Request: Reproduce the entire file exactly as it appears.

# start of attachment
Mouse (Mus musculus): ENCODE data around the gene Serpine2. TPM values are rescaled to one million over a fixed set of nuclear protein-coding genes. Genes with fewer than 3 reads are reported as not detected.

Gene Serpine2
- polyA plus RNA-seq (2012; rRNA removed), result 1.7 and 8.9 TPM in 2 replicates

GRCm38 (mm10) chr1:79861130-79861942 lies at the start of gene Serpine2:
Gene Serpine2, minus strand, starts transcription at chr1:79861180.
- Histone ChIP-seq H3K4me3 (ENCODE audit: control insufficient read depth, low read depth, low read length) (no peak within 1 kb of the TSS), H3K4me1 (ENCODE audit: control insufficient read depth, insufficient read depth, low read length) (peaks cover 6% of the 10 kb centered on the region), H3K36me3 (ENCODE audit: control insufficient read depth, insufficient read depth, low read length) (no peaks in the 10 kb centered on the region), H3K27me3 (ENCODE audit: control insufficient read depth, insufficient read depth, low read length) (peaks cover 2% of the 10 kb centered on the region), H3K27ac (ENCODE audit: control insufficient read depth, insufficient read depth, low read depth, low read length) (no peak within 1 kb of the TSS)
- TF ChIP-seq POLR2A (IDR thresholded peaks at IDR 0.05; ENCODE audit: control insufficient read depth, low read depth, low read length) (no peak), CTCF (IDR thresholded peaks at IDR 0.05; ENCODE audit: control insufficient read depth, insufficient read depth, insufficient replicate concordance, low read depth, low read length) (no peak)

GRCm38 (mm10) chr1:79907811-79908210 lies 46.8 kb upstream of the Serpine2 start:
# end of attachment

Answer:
Mouse (Mus musculus): ENCODE data around the gene Serpine2. TPM values are rescaled to one million over a fixed set of nuclear protein-coding genes. Genes with fewer than 3 reads are reported as not detected.

Gene Serpine2
- polyA plus RNA-seq (2012; rRNA removed), result 1.7 and 8.9 TPM in 2 replicates

GRCm38 (mm10) chr1:79861130-79861942 lies at the start of gene Serpine2:
Gene Serpine2, minus strand, starts transcription at chr1:79861180.
- Histone ChIP-seq H3K4me3 (ENCODE audit: control insufficient read depth, low read depth, low read length) (no peak within 1 kb of the TSS), H3K4me1 (ENCODE audit: control insufficient read depth, insufficient read depth, low read length) (peaks cover 6% of the 10 kb centered on the region), H3K36me3 (ENCODE audit: control insufficient read depth, insufficient read depth, low read length) (no peaks in the 10 kb centered on the region), H3K27me3 (ENCODE audit: control insufficient read depth, insufficient read depth, low read length) (peaks cover 2% of the 10 kb centered on the region), H3K27ac (ENCODE audit: control insufficient read depth, insufficient read depth, low read depth, low read length) (no peak within 1 kb of the TSS)
- TF ChIP-seq POLR2A (IDR thresholded peaks at IDR 0.05; ENCODE audit: control insufficient read depth, low read depth, low read length) (no peak), CTCF (IDR thresholded peaks at IDR 0.05; ENCODE audit: control insufficient read depth, insufficient read depth, insufficient replicate concordance, low read depth, low read length) (no peak)

GRCm38 (mm10) chr1:79907811-79908210 lies 46.8 kb upstream of the Serpine2 start: